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Committee on National Economy to assess country’s debt

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Budget Committee Chairperson, Isiagi (R) shares a light moment with Musasizi (on his right) as the debate on the NBFP goes on

Kampala, Uganda | THE INDEPENDENT | Concerns on the increasing public debt burden continue to dominate debate and this time, Deputy Speaker, Thomas Tayebwa has directed the Committee on National Economy to make an assessment on the country’s public debt and report back to Parliament.

Tayebwa made the directive during the debate on the National Budget Framework Paper for financial years, 2024/2025 – 2028/2029 (NBFP) on Tuesday, 30 January 2024.

According to the Minister of State for Finance, Planning and Economic Development (General Duties), Henry Musasizi, composition of public debt stock as at end of June 2023, was Shs86.7 trillion.

Tayebwa gave the Committee on National Economy one month to make an assessment on the public debt to allow the legislators debate the matter.

“It is an issue which we can come here and debate and they give an argument where they base themselves. I have interacted with speakers of other countries, surprisingly, they say our debt is sustainable compared to theirs,” said Tayebwa.

Tayebwa’s directive followed a call by Butambala County Member of Parliament, Muwanga Kivumbi urging Parliament to spare time, specifically to tackle the increasing burden of public debt.

Muwanga Kivumbi said that Uganda is on the verge of getting black listed for failure to repay debts.

“We are going to be debt refinancing this financial year more by a whooping Shs9 trillion. Interest is going to increase on our domestic debt by a whopping Shs1 trillion,” said Muwanga Kivumbi.

He added, “we need to sit because if we don’t, we have fundamentally mortgaged this country to a level we cannot imagine. We need to crack this animal called national debt and the way we are borrowing, otherwise we are in a deep hole,” said Muwanga Kivumbi.

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Hon. Mathias Mpuuga (NUP, Nyendo Mukungwe) faulted the Minister of Finance for failure to lay a public debt management framework, which he said is a requirement under the Public Finance Management Act.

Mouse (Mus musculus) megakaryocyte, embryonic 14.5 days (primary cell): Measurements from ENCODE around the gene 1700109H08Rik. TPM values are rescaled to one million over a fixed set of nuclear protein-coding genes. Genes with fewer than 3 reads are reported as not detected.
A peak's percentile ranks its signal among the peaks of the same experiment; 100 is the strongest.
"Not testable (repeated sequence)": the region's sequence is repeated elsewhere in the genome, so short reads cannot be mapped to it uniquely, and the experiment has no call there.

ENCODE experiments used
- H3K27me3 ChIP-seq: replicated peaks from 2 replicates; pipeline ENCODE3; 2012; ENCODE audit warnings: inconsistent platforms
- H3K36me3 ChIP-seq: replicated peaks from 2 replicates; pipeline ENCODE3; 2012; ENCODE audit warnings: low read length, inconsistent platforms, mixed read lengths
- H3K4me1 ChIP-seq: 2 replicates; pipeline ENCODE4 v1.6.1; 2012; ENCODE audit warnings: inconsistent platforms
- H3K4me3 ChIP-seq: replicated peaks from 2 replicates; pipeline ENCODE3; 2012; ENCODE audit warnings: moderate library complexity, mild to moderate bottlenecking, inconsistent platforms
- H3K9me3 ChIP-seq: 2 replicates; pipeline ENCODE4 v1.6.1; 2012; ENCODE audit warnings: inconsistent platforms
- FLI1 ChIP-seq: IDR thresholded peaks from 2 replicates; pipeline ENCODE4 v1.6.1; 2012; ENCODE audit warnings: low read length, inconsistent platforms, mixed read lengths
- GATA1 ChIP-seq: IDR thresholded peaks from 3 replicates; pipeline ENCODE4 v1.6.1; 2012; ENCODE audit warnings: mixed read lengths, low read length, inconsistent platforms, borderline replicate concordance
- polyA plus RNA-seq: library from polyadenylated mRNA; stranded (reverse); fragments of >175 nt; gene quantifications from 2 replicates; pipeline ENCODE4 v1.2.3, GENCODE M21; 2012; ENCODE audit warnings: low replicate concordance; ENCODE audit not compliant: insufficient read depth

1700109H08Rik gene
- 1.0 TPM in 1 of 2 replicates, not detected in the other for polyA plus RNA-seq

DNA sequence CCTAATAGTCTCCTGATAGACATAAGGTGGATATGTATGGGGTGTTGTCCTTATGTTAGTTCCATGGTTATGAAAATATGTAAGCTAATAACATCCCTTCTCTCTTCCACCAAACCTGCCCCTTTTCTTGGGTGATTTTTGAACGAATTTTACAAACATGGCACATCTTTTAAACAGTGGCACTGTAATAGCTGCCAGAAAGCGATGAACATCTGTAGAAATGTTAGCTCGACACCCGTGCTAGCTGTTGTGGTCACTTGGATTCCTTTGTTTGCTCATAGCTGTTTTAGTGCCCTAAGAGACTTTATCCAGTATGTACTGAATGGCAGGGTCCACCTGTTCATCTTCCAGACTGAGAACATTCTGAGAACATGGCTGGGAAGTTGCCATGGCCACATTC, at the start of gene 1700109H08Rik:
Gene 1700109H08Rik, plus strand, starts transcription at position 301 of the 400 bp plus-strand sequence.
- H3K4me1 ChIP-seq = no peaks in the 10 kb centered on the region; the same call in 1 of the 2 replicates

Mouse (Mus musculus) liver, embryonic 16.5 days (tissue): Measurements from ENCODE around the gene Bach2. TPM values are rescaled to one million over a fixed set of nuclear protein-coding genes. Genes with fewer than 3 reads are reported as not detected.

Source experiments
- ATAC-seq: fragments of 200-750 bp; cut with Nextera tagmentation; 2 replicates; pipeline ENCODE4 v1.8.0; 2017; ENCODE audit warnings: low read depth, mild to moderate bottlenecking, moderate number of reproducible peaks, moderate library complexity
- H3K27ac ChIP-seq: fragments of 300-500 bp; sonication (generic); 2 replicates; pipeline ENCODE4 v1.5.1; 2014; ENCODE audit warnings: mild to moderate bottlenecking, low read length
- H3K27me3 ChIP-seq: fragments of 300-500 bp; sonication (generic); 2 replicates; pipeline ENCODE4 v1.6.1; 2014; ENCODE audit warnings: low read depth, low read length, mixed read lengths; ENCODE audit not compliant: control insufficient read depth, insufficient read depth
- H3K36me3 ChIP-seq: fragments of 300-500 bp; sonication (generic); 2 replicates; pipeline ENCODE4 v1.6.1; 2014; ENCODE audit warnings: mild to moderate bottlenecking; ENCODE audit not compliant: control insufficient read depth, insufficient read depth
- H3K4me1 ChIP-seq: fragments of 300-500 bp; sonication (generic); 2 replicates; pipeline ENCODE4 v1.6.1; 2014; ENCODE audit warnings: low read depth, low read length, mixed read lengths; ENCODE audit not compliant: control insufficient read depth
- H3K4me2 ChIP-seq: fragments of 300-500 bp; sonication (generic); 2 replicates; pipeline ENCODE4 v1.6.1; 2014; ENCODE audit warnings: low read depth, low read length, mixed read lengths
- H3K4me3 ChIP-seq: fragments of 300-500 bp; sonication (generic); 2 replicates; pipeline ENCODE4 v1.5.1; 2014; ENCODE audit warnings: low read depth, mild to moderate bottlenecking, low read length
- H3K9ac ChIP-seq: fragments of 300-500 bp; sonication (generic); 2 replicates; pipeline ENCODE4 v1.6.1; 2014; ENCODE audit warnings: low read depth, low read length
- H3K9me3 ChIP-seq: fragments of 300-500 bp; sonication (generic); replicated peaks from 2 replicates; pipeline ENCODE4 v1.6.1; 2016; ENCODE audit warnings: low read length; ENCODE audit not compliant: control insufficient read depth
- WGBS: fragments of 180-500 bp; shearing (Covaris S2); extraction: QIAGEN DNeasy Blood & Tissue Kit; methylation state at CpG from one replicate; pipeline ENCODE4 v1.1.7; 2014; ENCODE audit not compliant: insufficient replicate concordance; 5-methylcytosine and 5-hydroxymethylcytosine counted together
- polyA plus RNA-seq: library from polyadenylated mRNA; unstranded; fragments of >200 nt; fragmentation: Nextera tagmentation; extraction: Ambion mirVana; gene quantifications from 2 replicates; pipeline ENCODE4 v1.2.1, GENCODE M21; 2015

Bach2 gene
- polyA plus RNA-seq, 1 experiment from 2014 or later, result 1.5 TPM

“We need to understand how you will manage the public debt. The law demands that the minister lays this framework immediately after laying the Charter of Fiscal Responsibility,” Mpuuga said.

Hon. Hassan Kirumira (NUP, Katikamu County South) also called on the Minister of Finance to furnish Parliament with the details of lenders, to enable lawmakers make informed recommendations.

“If we do not do this at this stage, we will find ourselves in a state where we will suffer a loss because of lack of planning. We agree on borrowing but we need to be precise on source of borrowing, terms and conditions of money lenders,” said Kirumira.

The lawmakers also tasked the Ministry of Finance to prioritise payment of domestic arrears which as of 30 June 2023, stood at Shs2.7 trillion.

The Leader of the Opposition, Hon. Joel Ssenyonyi questioned why government puts more focus on repayment of external debts and yet the domestic arrears is owed to local suppliers who form majority of tax payers.

“Locals employ youths, their businesses are closing and the entire economy suffers and yet we focus on investors. Let us get serious,” Ssenyonyi Said adding that, “once people provide goods and services to you and you have not paid them, you owe them, it is a debt.”

In the 2024/2025 financial year budget, the Ministry of Finance has allocated Shs200 billion to clear part of the Shs2.7 trillion, which Ssenyonyi said is insufficient.

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Musasizi said that whereas the Ministry of Finance is committed to reducing the domestic arrears, they are limited by the available resources.

“We have a commitment as ministry that at least on an annual basis, we as much as possible try to reduce them [domestic arrears]. I wish we had all resources to settle the Shs2.7 trillion at ago. The spirit is there but what is limiting us is the resources,” said Musasizi.

The Chairperson of the Budget Committee, Hon. Patrick Isiagi however, said that it is unfortunate that government is still grappling with domestic arrears even after instituting a commitment control system where orders are placed if funds are available.

“Accounting officers commit according to work plans but at the end of the day, Ministry of Finance does not release funds,” Isiagi said.

The NBFP, which is government’s overall strategy document for the budget, and provides the link between government’s overall policies (identified in the National Development Plan) and the annual budget was presented by the Minister, Musasizi, during plenary sitting on Thursday, 25 January 2024.

The 2024/2025 resource envelope is projected at Shs52.7 trillion.

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SOURCE: Uganda Parliament

The post Committee on National Economy to assess country’s debt appeared first on The Independent Uganda:.

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